What is your strategy to promote vocational education in Thailand that is different from others?

We have extensive networks of 67 businesses throughout Thailand as well as partnered with other organizations. In total, we have MOUs with more than 80 institutions. We partnered with Singapore, China and Germany.

Can you give examples?

With China, we partnered with Leshan Vocational Technical College. They accept our students’ exchanges for culinary school. There is also Tienjin Sino-German Vocational Technical College that we partner about mechatronics. With Singapore, we work with Singapore Polytechnique. We are beginning to initiate exchanging programs with Temasek and Singapore Polytechnique. Last year, we took Singapore students to Sumutsongkarm to visit local communities who produce shrimp pastes. It’s impressive idea they are creating. There is also Senior Expert Project we partner with Germany. Mostly it is about mechanics and mechatronics.

How do these collaborations help Thailand?

These are successful countries who implemented vocational education and we can learn from them.

There are a lot of pictures of Her Royal Highness Princess Maha Chakri Sirindhorn. How does HRH inspire this college?

Her idea is to educate students according to their talents. Those who do not like academic track should have the opportunity to pursue other alternatives. Her Royal Highness plays a monumental role to guide our college’s direction and inspires us to excel. When HRH visits other countries, HRH enables the college to expand our collaboration with successful institutions from abroad.

We want to change the images of vocational students in Thailand from being violent students to be responsible students.

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Indonesia shaping the South East Asian foreign policy of India and Sri Lanka

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Authors: Srimal Fernando and Megha Gupta*

Indonesia with more than 17,000 islands, occupies a key geopolitical position in the ten-member Association of Southeast Asian Nations (ASEAN) regional bloc. In the recent past Indonesia has been trying to strengthen its foreign policy outlook both diplomatically and economically through bilateral or multilateral means.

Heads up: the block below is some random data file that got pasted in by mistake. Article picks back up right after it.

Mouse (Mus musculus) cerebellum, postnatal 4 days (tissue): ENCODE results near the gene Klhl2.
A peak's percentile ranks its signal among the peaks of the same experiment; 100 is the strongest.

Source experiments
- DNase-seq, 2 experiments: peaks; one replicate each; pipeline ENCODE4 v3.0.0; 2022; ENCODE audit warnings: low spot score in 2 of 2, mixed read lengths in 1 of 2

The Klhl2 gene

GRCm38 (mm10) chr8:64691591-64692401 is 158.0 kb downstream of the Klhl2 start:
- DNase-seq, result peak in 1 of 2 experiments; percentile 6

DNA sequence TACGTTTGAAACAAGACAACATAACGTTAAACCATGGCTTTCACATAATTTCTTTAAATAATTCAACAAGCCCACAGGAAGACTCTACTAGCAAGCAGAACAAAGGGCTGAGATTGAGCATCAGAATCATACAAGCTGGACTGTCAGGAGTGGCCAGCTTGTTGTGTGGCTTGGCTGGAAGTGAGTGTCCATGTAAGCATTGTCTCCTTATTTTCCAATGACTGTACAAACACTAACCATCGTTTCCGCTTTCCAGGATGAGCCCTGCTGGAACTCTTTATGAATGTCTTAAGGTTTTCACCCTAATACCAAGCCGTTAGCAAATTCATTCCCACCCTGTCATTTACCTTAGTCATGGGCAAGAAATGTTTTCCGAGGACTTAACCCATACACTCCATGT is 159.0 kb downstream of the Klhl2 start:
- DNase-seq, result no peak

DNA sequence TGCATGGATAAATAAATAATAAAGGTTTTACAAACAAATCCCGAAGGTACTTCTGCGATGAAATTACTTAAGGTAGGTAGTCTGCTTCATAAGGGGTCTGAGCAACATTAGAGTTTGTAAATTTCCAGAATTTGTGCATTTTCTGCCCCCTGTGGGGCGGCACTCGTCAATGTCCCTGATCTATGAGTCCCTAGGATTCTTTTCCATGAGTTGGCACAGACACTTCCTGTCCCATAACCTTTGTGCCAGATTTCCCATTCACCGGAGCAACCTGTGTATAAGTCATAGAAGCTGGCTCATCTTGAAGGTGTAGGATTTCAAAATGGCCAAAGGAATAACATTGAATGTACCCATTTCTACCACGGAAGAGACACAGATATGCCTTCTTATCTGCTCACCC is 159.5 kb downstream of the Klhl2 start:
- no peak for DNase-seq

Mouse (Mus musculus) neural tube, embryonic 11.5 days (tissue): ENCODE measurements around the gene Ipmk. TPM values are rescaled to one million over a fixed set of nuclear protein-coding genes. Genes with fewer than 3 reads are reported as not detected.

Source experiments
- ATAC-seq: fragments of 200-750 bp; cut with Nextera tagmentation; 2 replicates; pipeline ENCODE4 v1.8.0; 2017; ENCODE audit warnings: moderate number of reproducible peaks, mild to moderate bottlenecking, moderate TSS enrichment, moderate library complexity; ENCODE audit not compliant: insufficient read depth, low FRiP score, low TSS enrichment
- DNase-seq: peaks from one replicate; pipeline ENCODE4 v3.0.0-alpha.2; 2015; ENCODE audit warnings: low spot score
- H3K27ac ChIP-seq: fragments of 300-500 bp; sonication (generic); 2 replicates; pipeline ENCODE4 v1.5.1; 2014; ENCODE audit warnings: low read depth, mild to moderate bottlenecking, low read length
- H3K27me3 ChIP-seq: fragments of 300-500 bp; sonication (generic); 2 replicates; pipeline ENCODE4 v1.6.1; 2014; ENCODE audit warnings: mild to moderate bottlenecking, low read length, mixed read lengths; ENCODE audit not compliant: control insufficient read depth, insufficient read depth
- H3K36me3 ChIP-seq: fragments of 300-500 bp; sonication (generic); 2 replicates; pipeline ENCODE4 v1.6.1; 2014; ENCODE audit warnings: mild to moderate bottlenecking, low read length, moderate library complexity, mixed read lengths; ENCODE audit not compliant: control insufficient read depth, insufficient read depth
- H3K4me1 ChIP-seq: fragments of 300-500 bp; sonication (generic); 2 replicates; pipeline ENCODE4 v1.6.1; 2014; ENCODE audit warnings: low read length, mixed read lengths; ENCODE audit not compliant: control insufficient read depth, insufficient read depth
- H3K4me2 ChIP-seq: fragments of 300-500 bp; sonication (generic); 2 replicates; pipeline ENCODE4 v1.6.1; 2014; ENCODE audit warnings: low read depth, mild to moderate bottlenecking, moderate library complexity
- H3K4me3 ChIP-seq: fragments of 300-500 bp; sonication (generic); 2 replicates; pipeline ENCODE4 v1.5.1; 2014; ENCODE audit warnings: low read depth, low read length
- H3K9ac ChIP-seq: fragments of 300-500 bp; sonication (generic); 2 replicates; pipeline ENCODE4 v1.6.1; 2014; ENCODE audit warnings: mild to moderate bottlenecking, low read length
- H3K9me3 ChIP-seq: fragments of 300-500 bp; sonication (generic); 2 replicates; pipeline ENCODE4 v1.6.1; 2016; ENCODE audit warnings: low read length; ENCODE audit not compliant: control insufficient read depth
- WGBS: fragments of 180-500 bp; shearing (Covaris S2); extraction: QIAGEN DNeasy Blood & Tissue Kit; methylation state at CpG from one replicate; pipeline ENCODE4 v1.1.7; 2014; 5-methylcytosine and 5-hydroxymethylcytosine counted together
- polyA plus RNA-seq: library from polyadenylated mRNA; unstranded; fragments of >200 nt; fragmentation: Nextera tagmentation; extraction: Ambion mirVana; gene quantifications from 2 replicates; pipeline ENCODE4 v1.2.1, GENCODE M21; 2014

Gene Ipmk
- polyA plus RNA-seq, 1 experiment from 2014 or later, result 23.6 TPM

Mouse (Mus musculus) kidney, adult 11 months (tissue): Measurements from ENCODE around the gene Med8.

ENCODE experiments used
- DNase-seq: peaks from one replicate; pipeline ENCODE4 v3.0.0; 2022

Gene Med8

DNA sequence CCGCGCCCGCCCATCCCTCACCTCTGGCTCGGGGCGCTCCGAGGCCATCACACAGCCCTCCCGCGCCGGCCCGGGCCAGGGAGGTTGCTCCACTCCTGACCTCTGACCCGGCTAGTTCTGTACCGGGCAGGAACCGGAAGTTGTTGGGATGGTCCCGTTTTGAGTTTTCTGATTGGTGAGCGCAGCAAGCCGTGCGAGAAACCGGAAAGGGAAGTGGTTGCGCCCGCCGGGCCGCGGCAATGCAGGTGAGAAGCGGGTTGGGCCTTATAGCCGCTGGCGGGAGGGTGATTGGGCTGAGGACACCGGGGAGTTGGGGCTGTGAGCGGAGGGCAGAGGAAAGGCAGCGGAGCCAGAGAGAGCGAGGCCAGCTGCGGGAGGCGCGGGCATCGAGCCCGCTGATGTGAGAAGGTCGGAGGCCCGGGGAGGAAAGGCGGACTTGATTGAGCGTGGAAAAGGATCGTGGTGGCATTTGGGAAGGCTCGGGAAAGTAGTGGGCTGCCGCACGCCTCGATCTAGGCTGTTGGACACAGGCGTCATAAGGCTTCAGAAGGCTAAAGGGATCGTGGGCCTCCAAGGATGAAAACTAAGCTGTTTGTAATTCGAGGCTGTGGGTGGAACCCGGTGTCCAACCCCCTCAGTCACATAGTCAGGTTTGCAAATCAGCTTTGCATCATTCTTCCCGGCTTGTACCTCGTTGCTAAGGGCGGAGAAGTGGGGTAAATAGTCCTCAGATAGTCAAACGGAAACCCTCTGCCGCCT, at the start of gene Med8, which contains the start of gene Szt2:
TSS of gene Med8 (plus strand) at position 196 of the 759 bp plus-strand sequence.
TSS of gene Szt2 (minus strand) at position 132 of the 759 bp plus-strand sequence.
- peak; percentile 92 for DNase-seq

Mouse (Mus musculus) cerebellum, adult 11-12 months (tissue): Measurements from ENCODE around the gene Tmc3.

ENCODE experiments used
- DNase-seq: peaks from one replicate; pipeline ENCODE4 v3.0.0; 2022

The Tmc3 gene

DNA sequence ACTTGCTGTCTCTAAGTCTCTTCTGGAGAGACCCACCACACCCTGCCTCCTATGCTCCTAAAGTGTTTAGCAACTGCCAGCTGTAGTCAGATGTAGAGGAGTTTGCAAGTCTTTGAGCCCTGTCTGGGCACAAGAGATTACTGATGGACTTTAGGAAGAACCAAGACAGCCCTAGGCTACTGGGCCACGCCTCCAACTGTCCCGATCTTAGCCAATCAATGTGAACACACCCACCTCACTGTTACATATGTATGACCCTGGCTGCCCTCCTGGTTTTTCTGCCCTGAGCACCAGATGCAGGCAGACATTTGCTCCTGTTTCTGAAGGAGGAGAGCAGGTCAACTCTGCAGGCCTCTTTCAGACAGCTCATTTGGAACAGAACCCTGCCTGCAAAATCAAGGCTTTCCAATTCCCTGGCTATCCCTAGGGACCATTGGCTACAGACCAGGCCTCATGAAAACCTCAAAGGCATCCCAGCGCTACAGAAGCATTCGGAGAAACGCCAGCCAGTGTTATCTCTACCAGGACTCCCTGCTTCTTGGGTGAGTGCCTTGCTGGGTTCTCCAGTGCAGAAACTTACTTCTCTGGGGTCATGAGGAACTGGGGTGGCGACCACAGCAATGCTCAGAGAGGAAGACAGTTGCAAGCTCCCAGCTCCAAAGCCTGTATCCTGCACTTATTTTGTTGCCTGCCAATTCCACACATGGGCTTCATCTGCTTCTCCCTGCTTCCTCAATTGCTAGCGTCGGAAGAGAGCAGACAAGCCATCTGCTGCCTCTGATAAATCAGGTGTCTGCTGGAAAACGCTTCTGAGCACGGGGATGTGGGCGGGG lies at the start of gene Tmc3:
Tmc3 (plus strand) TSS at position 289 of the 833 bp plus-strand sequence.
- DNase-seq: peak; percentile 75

Indonesia with its large population, military capabilities, vast territory and rich natural resources in Southeast Asia is trying to align with India possessing similar power potentialities in South Asia. With this strategy in mind Indonesia has been trying to access the 1.3 billion Indian consumer market and also has been trying to cooperate with Sri Lanka due to its vital geographical position in the Indian Ocean. In this regard, there has been a growing bilateral and trilateral interest among these three countries such that they can tap into the consumer and producer market hence generating higher revenue. However, these three financial hotspots have found themselves in the forefront of challenges posed by globalization and this makes it vital for them to revive their cooperation in different areas.

Over the past few decades, Indonesia has made several development landmarks through restructuring its polity and society. The economy and foreign policy goals of this nation have constructively transformed from President Sukarno to Joko. Furthermore, in the 1980’s Indonesia also took a large step in establishing the regional body of ASEAN. Since then for more than a quarter century, ASEAN has been the most important reason for bilateral and multilateral engagements between Indonesia and the two South Asian countries.

Currently, the two-way trade between Indonesia and India stands at about $18.13 billion according to the Indonesia’s Central Statistics Agency (bps).  With this mutually beneficial relationship, in the coming years Indonesia and India are planning to enhance their bilateral trade to $50 billion. There is also said to be an increased strategic, defense and security partnership between the two which got reiterated with the state visit of the Indonesian President Joko Widodo.

Similarly, the trade between Indonesia and Sri Lanka has doubled from $418 million in 2011 to around a billion dollar in the recent past and the ties between the two is set to improve further with the establishment of a future Free Trade Agreement (FTA). The year 2018 has also marked the 66th Anniversary of the diplomatic relationship between Indonesia and Sri Lanka where the visit of the Indonesian President after 40 years saw the signing of a series of agreements between the two island nations.

Since the Bandung Summit of 1955, the Indonesia’s relationship with India and Sri Lanka has been strong. Later ASEAN has played a leading role in making this partnership grow further. However, India’s cooperation with Indonesia and ASEAN serves as a test bed for the new ideas to grow between the two regions.

Indonesia positioned between Southeast Asia and Australasia is a crucial gateway for India and Sri Lanka to further their foreign, economic and security endeavors in these two regions.

*Megha Gupta, a scholar of Masters in Diplomacy, Law, Business at Jindal School of International Affairs, India.